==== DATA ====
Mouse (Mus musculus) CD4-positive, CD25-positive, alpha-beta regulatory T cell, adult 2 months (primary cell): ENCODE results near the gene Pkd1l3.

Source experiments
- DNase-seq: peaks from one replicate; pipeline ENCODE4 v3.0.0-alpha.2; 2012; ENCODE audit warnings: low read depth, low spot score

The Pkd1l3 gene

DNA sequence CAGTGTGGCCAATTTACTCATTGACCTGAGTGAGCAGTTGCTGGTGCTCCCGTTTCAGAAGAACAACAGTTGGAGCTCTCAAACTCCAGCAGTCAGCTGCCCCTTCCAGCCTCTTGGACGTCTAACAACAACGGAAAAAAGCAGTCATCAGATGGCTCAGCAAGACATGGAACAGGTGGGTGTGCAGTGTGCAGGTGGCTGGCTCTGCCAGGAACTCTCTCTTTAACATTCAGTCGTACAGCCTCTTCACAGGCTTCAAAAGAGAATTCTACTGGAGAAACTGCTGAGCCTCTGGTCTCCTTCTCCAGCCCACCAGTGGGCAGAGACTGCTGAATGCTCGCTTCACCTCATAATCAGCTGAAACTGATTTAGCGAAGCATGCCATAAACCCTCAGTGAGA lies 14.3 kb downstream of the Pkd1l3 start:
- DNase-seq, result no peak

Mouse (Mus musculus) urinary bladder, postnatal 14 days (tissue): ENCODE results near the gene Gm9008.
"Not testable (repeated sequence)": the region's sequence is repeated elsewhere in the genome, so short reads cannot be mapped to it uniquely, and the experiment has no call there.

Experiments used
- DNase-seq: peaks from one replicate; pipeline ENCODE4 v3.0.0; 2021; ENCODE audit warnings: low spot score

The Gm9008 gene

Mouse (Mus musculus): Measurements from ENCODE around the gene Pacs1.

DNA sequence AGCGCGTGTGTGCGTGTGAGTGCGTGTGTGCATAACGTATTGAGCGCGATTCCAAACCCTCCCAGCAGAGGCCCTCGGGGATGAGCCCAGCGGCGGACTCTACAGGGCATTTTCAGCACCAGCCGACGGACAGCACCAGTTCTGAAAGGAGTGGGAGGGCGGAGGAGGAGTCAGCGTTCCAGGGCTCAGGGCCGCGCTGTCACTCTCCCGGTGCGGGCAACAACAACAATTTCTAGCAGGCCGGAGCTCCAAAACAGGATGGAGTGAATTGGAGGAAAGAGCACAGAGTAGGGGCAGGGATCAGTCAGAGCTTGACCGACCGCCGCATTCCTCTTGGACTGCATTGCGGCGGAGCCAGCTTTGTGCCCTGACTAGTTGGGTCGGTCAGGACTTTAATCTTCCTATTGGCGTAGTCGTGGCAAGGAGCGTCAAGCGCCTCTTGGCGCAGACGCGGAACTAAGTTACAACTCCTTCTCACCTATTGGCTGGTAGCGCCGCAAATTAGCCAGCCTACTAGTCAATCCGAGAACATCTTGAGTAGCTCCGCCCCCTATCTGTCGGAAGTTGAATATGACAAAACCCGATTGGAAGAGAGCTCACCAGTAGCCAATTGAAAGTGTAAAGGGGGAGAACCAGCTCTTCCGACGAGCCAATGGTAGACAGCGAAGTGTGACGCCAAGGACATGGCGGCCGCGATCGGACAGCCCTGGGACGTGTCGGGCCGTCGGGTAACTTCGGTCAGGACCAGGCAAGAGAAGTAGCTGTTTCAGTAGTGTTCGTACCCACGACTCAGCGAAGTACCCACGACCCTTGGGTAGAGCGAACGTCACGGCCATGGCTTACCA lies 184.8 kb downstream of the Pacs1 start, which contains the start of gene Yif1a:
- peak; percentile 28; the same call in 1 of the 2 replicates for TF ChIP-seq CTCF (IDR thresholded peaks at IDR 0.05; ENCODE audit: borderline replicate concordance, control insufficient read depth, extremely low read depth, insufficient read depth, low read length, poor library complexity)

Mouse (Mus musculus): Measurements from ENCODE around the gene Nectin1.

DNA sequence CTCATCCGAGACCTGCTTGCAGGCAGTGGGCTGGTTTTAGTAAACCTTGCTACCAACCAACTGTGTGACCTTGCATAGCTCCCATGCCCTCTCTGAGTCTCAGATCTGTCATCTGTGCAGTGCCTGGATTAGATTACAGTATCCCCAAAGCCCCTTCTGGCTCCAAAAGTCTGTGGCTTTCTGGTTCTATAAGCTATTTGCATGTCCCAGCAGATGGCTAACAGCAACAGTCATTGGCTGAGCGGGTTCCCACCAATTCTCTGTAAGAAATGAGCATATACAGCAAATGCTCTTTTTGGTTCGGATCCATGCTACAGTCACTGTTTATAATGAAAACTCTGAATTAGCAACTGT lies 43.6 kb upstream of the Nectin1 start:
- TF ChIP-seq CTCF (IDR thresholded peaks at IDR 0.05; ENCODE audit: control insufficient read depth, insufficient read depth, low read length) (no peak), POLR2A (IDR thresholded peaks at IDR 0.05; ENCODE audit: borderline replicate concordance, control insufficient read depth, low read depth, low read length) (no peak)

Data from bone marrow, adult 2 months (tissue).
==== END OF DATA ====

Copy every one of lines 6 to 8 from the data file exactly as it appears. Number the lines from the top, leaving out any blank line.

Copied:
- DNase-seq, result no peak

Mouse (Mus musculus) urinary bladder, postnatal 14 days (tissue): ENCODE results near the gene Gm9008.
"Not testable (repeated sequence)": the region's sequence is repeated elsewhere in the genome, so short reads cannot be mapped to it uniquely, and the experiment has no call there.